This week the Supreme Court ruled that corporations could essentially give as much money as they wish to political campaigns. There are a lot of people who think this is a bad idea, chief among them is President Obama. On the other side of the fence, the Louisville Courier-Journal posted excerpts from a statement by Senate Minority Leader Mitch McConnell. He said, “With today’s monumental decision, the Supreme Court took an important step in the direction of restoring the First Amendment rights of these groups by ruling that the Constitution protects their right to express themselves about political candidates and issues up until Election Day.”
The more I researched this, the more I discovered how complex it was. I found that is not your regular, everyday, Democrat vs. Republican issue. There was not as much reflexive opinions as I had anticipated. You know, the kind where an individual feels compelled to agree or disagree with an outside event based on their affiliation. (i.e. Harry Ried’s comments about Obama’s electability). Instead, I found that the parties themselves were actually in a bit of agreement in disliking the opinion of the court, though admittedly not with the same fervor.
The Washington Post ran a small article in which they asked different individuals what they thought of the ruling, the results were interesting.
Some, like Mark Elias, of the Democratic National Committee are concerned that this ability to run high priced ads will ultimately hurt the ability of the candidate and their party to define themselves. This fear was echoed by those on the right as well. Ben Ginsburg who worked on the Bush campaign in 2000 and 2004 stated that in his mind “the voice of the candidates and parties just got quieter.” He believes this imbalance must be fixed, and this means “letting the parties raise much more money to fund the campaigns”.
I was beginning to see a pattern here. Both party establishments are against this because they know this means less money going directly to them. This is not exactly a new trend. It’s been happening for quite a while. In December of 2007 The Wall Street Journal documented how the Campaign Finance laws that created special interest groups had siphoned money from the traditional parties. Instead it’s the PAC’s that were getting all the cash now. This ruling, it seems, is just another blow to the party bank account.
Another group that doesn’t like this is the Service Employees International Union. Their spokeswoman, Anna Burger, in the previously mentioned Washington Post article said, “The court’s decision has said loud and clear that Mr. Smith has no business in Washington — that seat’s been sponsored by Wal-Mart.” Great rhetoric until she added, “our 2.2 million members are not going to sit idly by and watch working people get sidelined. Unions like ours are here to give a voice to working people.” So, according to her, the moral value of large campaign contributions are based on their origins. She represents the little people, so hers are good. Wal-Mart, evidently does not represent the common man (or at least isn’t unionized, hmmm) and therefore should not be allowed to contribute.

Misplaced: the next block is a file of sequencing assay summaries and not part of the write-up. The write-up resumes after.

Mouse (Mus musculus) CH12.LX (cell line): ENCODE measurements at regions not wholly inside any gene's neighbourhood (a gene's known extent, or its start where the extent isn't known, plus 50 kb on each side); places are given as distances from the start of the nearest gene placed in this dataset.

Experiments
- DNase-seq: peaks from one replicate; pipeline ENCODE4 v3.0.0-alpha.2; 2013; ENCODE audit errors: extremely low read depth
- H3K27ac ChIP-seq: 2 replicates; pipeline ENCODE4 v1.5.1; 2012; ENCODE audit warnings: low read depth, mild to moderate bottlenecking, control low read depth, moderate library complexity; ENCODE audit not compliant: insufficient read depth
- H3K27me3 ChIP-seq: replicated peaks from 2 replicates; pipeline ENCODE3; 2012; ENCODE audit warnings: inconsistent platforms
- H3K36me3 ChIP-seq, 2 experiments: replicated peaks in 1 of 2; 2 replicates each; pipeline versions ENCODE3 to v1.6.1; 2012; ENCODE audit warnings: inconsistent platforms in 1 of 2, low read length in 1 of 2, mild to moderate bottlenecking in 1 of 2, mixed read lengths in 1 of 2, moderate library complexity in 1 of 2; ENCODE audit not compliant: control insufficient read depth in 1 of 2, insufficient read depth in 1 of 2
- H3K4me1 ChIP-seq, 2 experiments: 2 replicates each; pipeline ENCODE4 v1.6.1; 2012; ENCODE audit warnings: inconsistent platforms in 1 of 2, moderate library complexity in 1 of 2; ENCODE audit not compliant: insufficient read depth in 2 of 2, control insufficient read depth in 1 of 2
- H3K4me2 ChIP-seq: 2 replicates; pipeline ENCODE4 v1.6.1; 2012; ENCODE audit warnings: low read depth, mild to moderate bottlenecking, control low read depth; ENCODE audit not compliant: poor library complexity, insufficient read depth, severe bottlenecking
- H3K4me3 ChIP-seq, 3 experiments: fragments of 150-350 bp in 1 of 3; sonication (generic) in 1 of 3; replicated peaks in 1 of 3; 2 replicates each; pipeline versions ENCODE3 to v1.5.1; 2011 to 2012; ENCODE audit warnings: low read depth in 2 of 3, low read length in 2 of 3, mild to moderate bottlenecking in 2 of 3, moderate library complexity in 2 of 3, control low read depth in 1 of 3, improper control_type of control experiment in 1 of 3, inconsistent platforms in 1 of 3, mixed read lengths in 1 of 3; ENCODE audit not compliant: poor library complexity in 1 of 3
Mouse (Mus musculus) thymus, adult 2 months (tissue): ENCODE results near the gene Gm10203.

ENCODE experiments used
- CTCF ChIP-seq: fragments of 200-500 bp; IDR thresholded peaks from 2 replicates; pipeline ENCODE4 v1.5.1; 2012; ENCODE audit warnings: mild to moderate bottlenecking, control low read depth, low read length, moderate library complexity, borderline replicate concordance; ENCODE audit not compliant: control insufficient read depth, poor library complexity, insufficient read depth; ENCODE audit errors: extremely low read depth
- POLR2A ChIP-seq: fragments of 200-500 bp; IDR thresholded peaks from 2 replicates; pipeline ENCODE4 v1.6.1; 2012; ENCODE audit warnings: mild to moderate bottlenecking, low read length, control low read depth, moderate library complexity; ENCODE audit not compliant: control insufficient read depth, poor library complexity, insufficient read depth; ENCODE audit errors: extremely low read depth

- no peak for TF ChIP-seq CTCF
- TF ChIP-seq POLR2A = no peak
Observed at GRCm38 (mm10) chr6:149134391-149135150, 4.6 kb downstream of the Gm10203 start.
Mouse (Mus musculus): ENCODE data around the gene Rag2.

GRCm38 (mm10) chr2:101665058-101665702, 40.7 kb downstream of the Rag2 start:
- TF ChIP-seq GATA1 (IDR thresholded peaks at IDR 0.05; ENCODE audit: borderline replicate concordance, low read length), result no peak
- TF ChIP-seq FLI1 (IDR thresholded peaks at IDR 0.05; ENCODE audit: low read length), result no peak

Like the fear of the party establishment, the unions are interested in keeping out competing message traffic. Not just if they happen to disagree with the message, but because, in effect, they are competing for the privilege of delivering the message. Those organizations, parties and unions alike are used to getting the big bucks. They, of course, want to continue to get the big bucks. Lose control of the money, lose control of the message. Entrenched power continues to fortify it’s position.
Ironically, much of our situation has been brought on by earlier attempts to regulate campaign finance. The system is now so legally complicated that it has become a cottage industry. You really do need a lawyer to get your message out. Be on the wrong end of the tax code and face big penalties. Just ask the Sierra Club. They were fined $28,000 for distributing pamphlets during the 2004 election.
It’s now to the point that instead of competing about message, we can just play “gotcha” politics with the law. In September of 2008 Oklahoma Senator James Inhofe went after environmental groups because they supported Democratic Candidates. While their conduct may have been technically illegal, does their support for Democratic candidates really surprise anyone? I am more interested in hearing why Senator Inhofe’s ideas are good, or why the groups he opposes ideas are bad.
In the end, I think we as a nation should embrace the reality of the situation. Money will always find its way into politics. Attempts at regulating it only make the process more difficult and complex, which leads to only those groups that can afford the lawyers having any real access. Arguments should never be won on a technicality, especially those that affect an entire nation.
While this ruling will certainly be a positive for the corporations, I believe it can also be a positive for all those seeking to exercise their voice, as well as those seeking to understand the issues. Certainly, there will be those who use this freedom to slander and defame those they disagree with, but any freedom by its nature can be used for ill purposes. It’s the risk we take. We must remember that truth is found in the vigorous competition of ideas. The more we attempt to regulate the field of play, the more we give advantage to those who seek to game the system. This ruling is a step in the direction of openness and that is good. It will not cure all our problems, but my hope is that the second and third order effects will be a net positive for the political system.